Idaho State University College of Science and Engineering bolsters research profile with three new hires
Posted March 21, 2013
Three scientists— Kathleen Lohse, Sarah Godsey and Donna Delparte— recently joined departments within Idaho State University's College of Science and Engineering in Pocatello.
She earned a Ph.D. in soil science from University of California, Berkeley. Before joining ISU, Lohse was an assistant professor in the School of Natural Resources and the Environment at University of Arizona. At ISU, she runs the Lohse Biogeochemistry Laboratory, focusing on biological, chemical and geological processes that shape and transform ecosystems.
Delparte, an assistant professor of geosciences who holds a Ph.D. in geography from University of Canada, Calgary, has an extensive background in geographic information systems and remote sensing. Her research couples hydrology and biogeochemistry to understand how ecosystems work and respond to human-derived changes.
Prior to joining ISU in the fall of 2012, she worked at the University of Hawaii, Hilo and played a lead role in developing a data repository for use by researchers and the general public.
Godsey, an assistant geosciences professor, earned a Ph.D. in earth and planetary science at University of California, Berkeley.
A former postdoctoral scholar at Pennsylvania State University's Department of Civil and Environmental Engineering, Godsey’s research interests include how changes in land use and climate affect water resources in mountainous and polar regions. She has also published numerous articles in peer-reviewed journals and lectured at UC Berkeley and Penn State.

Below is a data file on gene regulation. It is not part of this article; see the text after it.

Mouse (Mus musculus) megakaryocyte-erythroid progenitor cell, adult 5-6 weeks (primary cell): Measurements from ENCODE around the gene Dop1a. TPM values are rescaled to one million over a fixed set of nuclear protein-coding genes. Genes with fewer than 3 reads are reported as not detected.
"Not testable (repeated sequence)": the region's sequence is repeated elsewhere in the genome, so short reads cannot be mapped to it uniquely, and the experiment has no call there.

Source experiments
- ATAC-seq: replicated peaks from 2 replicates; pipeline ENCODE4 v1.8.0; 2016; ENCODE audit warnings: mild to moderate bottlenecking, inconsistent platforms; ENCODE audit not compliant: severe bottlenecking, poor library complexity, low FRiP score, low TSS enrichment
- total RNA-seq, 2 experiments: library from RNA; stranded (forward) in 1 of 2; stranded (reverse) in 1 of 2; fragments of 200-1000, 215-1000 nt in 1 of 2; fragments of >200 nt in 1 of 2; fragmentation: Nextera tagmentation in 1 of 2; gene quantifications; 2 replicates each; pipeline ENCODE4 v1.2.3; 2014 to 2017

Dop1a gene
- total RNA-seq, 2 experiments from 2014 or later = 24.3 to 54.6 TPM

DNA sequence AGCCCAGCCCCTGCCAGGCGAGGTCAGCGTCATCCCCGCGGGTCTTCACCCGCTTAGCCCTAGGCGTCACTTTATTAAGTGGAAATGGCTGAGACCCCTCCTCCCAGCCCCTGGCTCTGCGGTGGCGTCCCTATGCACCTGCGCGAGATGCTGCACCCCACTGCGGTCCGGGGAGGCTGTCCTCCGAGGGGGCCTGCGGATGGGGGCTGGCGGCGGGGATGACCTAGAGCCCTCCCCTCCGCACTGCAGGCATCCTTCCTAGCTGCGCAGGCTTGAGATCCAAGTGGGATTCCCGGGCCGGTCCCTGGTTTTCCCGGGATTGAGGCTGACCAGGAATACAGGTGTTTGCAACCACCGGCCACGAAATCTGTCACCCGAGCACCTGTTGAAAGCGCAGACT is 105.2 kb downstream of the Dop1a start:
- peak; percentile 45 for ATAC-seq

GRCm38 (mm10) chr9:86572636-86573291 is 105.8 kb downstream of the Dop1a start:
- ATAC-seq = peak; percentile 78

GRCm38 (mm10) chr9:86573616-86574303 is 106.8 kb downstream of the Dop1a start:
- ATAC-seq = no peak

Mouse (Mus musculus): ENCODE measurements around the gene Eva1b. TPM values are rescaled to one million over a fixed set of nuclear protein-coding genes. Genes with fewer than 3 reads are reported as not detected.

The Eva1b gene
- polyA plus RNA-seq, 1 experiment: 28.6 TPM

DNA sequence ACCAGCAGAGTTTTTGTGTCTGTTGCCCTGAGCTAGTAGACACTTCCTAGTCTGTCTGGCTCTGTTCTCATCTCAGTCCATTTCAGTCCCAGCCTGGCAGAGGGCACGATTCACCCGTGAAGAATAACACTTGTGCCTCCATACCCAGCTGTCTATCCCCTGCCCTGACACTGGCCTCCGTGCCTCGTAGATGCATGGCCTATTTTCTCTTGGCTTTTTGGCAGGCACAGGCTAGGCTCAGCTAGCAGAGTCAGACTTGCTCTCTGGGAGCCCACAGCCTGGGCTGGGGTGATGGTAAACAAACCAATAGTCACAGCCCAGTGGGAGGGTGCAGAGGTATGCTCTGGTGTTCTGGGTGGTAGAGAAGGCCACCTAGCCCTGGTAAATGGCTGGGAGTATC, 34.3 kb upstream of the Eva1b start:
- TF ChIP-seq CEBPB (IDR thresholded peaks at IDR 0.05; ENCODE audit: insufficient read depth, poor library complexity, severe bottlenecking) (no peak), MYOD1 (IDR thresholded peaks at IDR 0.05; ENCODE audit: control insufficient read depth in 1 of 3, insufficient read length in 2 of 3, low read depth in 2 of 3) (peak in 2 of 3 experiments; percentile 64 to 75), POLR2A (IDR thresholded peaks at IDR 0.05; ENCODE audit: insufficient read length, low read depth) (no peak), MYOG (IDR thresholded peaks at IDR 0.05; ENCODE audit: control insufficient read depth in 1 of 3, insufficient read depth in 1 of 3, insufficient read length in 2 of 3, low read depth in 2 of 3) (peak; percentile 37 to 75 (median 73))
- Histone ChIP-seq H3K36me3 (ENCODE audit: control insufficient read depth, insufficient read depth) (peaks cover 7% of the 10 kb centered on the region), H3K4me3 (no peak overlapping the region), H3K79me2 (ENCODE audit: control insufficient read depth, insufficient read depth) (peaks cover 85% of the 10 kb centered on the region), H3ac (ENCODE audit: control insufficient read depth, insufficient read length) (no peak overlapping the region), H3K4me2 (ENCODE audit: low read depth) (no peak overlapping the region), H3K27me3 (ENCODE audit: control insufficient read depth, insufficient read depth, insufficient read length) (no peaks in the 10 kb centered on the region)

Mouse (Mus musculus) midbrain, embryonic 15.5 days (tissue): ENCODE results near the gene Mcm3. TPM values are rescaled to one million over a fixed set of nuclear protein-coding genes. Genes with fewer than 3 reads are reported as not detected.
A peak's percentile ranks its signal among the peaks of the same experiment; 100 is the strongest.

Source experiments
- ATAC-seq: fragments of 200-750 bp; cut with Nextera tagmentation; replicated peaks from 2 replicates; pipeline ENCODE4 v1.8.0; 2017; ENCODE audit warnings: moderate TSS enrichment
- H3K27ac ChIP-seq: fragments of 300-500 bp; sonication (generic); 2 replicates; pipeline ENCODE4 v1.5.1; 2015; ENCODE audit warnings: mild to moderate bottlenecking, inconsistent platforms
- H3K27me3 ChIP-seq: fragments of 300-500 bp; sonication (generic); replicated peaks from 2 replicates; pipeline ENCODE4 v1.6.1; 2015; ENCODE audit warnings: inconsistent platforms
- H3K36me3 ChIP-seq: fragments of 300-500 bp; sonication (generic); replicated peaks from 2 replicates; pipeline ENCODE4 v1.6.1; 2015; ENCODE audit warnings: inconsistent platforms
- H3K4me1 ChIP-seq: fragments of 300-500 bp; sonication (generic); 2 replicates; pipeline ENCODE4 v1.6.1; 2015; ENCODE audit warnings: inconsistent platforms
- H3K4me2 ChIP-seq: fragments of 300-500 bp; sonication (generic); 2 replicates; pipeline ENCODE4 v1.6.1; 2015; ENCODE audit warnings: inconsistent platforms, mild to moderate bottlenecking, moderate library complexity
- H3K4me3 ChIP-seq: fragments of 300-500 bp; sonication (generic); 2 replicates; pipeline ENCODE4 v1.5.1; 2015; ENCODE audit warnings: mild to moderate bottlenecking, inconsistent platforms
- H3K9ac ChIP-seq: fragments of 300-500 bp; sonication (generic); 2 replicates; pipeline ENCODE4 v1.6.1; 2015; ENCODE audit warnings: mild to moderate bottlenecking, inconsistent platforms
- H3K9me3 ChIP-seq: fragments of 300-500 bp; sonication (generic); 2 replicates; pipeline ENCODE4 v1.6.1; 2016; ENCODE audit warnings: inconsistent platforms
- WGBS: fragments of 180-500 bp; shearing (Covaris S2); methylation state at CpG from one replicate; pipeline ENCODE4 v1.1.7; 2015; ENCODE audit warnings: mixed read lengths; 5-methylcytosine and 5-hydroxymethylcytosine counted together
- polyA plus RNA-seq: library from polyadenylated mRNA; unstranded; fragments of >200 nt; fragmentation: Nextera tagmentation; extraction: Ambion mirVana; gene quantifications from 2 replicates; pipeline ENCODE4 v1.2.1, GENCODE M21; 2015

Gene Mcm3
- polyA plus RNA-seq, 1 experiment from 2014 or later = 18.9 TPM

The women were hired through two grants from the National Science Foundation, including a $15 million National Science Foundation EPSCoR project titled Water Resources in a Changing Climate and a $2 million award Cyberinfrastructure Development for the Western Consortium of Idaho, Nevada, and New Mexico.
Their hires are among 11 new faculty hires statewide at Idaho State University, Boise State University and University of Idaho. The intent of the grants is to develop research infrastructure by investing in personnel who contribute to Idaho’s leadership in teaching and research.
ISU's new faculty additions strengthen the university's research and teaching in key areas, including hydrology, watershed ecology and geotechnology.
"These new faculty members expand our expertise considerably in the areas of Earth surface processes, biology-geology interactions, hydrology, and cyberinfrastructure," said Glenn Thackray, geosciences department chairman.
"These areas of the geosciences are growing rapidly, and provide excellent opportunities for our students and faculty. They will help us develop our new Ph.D. program in geosciences as well as existing undergraduate and graduate programs which together provide a variety of strong training for a new generation of geoscientists," he said.
For more information, contact the ISU Department of Geosciences at (208) 282-3235.